Sadiq Khan has recently announced £1.7bn worth of funding deals with councils and housing associations to start building an extra 50,000 affordable homes to rent and buy over the next four years.
This represents three times the 18,000 homes secured by the final call for bills by the previous Mayor of London in 2014, and it is undeniably good news, in principle, for young Londoners wanting to get a foot on the housing ladder, and the housing supply in general.
The initial feedback is that housing associations, in particular, are very positive about the funding programme as it gives them flexibility, not only to ‘build to sell’, but to ‘build to rent’, which is of increasing importance. The allocated funding will see 17,000 social rented and 32,000 Living Rent and Shared Ownership products built.
The Mayor clearly has positive intentions, but are they realistic? In 2016, Khan set developers a 35 per cent affordable housing target, a highly ambitious move considering that, previously, only 13 per cent of schemes were considered to be in the ‘affordable’ bracket. I think it’s very unlikely all schemes will meet this target, as a result of a number of unforeseen costs and factors beyond their control.
The two biggest obstacles are the release of land for development and a very under resourced planning system. Further site specific costs include those associated with remediation to allow buildings/land to be developed for residential use. These can spiral, especially for petrol stations and industrial land where chemical processes have taken place, which may have resulted in contamination.
In 2016, Khan set developers a 35 per cent affordable housing target, a highly ambitious move considering that, previously, only 13 per cent of schemes were considered to be in the ‘affordable’ bracket.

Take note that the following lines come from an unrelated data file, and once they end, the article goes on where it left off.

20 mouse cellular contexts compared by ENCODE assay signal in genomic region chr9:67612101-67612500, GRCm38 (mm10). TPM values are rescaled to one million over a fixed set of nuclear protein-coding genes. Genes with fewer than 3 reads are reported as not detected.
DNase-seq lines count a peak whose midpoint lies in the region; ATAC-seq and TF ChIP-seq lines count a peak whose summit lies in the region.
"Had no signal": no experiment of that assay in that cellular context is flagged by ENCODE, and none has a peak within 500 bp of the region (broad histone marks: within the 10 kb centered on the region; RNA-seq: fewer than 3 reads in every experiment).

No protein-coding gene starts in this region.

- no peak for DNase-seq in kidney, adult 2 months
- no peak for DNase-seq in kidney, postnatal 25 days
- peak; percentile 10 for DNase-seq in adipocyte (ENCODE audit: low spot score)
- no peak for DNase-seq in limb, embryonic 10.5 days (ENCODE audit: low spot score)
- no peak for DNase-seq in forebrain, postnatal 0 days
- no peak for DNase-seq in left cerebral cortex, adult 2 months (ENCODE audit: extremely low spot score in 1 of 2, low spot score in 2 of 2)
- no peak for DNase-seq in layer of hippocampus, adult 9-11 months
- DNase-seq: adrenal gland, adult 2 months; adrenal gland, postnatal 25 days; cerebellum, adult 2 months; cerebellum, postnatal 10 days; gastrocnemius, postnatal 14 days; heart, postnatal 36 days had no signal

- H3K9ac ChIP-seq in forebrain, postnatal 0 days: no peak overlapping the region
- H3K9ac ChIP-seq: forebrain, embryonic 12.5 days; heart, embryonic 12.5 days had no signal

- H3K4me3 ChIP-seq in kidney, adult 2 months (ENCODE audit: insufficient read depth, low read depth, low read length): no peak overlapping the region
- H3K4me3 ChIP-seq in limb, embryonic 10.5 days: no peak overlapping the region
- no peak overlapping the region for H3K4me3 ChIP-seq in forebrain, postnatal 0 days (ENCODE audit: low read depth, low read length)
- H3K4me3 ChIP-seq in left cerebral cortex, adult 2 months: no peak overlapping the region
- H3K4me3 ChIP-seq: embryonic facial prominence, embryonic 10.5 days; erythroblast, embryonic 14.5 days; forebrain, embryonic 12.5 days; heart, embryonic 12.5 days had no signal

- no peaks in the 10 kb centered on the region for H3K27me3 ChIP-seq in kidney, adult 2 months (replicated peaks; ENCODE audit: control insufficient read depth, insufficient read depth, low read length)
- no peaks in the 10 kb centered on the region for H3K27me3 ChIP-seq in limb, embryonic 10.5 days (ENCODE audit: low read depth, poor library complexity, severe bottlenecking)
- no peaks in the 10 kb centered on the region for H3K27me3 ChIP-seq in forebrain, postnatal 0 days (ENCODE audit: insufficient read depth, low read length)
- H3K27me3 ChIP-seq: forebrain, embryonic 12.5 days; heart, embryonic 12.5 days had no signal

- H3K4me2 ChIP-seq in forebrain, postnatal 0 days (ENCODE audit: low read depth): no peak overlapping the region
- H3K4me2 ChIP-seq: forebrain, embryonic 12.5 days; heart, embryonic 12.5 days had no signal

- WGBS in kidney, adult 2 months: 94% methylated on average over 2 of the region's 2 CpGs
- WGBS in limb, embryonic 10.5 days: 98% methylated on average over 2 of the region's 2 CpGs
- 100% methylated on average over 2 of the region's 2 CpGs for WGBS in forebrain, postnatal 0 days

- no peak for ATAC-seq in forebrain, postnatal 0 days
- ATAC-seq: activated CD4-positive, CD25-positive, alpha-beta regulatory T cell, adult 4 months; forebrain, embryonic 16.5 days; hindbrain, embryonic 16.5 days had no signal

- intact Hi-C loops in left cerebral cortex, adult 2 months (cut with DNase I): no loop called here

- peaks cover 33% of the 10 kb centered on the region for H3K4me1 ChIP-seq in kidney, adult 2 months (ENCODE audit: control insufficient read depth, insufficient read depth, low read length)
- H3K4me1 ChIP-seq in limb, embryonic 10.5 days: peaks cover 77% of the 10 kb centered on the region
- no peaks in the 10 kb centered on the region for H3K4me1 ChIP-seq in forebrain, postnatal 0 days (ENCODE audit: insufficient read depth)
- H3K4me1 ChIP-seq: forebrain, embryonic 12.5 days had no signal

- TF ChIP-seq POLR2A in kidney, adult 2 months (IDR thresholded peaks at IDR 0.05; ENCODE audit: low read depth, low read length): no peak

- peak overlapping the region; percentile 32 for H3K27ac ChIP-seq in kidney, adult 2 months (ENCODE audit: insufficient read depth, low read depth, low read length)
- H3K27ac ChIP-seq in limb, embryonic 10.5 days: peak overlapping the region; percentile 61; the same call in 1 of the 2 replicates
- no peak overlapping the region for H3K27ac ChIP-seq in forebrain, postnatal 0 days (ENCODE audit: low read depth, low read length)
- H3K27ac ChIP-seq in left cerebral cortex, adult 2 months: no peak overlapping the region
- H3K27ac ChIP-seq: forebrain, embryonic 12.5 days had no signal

Infrastructure upgrades such as Crossrail or road improvements have a positive regeneration effect, but they often come at a cost to developers. King’s Cross, Earl’s Court and Battersea Power Station are all examples of developments that are providing significant subsidies to improve transport infrastructure, which has a knock on effect on the amount of affordable housing built.
If the public sector could streamline the process for the release of public land, it would help matters a lot. Current procurement systems put many off given the substantial time and costs involved. The public sector also needs to look at its holdings and seek to rationalise them – there are many town halls in the capital, for example, that are underutilised and are ripe for development.
The public sector needs to do much more of the heavy lifting in terms of land supply, and local councils and the GLA need to adopt a degree of pragmatism on their affordable housing percentages/tenure designations.
Overall, a banding system for affordable housing rather than the somewhat blunt 35 per cent policy might make a lot more sense. It is important to remember that landowners are not forced sellers and they are motivated by profit.
Should affordable housing requirement erode residential land values, we could see many of these sites turned into offices and retail space instead. More affordable housing is definitely achievable, but the Mayor needs to look at the bigger picture when setting targets.
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